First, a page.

]]>

Storm Drain Chambers

Did you know that storm drain chambers can process millions of gallons of water per day? It's hard to believe these compact half-domed plastic pipe halves can convey so much water volume, but they can.

It's a good thing storm drain chambers are so efficient. Otherwise, people would spend a good part of their day dealing with flooding every time it rained or snow began to melt. Instead, civil engineers developed systems that can effectively and efficiently make good use of excess water through a series of these unique underground pipes.

Since entire communities make use of drainage systems municipalities are requiring more and more that developers plan these communities to retain as much water on site, before entering main drainage pipelines that lead to our oceans. This will also help prevent municipal-owned drainage systems from becoming clogged with debris and fail when needed most.

A substantial amount of hazardous toxins are introduced into waterways via storm drains on a daily basis. While laws are in place against directly dumping contaminants into systems, toxins come from other sources that are part of daily life.

Common activities that add to water pollution include: watering fertilized lawns; using detergents to wash motor vehicles; changing auto fluids in driveways; and not cleaning up after pets.

It takes a great deal of planning to design and install storm drainage structures. The process begins with civil engineers creating blueprints. Land surveys are conducted, along with subsurface utility engineering methods.

Once plans pass the approval process, concrete storm drain builders begin the process of excavation. Trenches are prepared to house chambers, underground water storage tanks and other pipelines as called for on plans. Chambers are a unique type of drainage system unlike any other. First, they look different and can be immediately recognized by their typically yellow color and half-domed, ribbed shape.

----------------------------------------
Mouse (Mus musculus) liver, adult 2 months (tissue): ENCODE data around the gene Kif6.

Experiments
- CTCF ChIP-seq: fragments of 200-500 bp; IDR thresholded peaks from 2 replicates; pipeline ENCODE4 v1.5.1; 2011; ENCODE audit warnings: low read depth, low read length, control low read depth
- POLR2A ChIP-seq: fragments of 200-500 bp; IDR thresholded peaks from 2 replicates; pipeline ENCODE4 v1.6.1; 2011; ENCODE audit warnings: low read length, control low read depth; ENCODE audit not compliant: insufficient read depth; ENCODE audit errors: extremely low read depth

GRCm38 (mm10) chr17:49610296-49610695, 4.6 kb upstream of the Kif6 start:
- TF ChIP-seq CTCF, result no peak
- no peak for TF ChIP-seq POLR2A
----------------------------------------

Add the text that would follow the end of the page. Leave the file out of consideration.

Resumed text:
Chambers-Storm-Drain.jpg

They are surprisingly strong and can hold a substantial amount of weight above them. Chambers are installed over wide areas, usually directly underneath paved parking lots, without being visible to the naked whatsoever after construction is complete. Chambers may be used as a drainage retention or detention system, depending on the permeability of soil that is natural to the surrounding environment beneath where these chambers are installed.

Curb inlets are also installed along sidewalks, streets, highways. The process of installing entire systems is quite complex and must be error-free to avert catastrophe.

The amount of pipeline needed to transport water to the nearest body of water can be extensive. In situations where there isn't a convenient point of discharge, systems can route water to a wet or dry retention pond. From here it can be transported to a different location or slowly released into the ground.

Due to the fact drainage systems carry hazardous waste they must be manufactured and installed in accordance with EPA guidelines. Since it's impossible to have total control over what is placed into the system it's important for everyone to be more aware of what they contribute.

Nearly every town and city offers a hazardous waste disposal program where household cleaning products, paint, batteries, and motor oil can be dumped. These types of programs offer consumer tips regarding how to reduce contaminants placed into storm drain structures.

Any time installation or maintenance is required on private drainage systems it's important to hire qualified storm drain contractors. Materials and work must comply with regulations set forth by the Environmental Protection Agency.

At Kana Pipeline, we possess nearly 30 years experience installing storm drain chambers and systems in California. Read more about the pipeline services we offer or contact us to talk about your upcoming project.

Tags: , , , , ,

Published on May 24, 2012 | Comments: 0

| Print Print

Leave a comment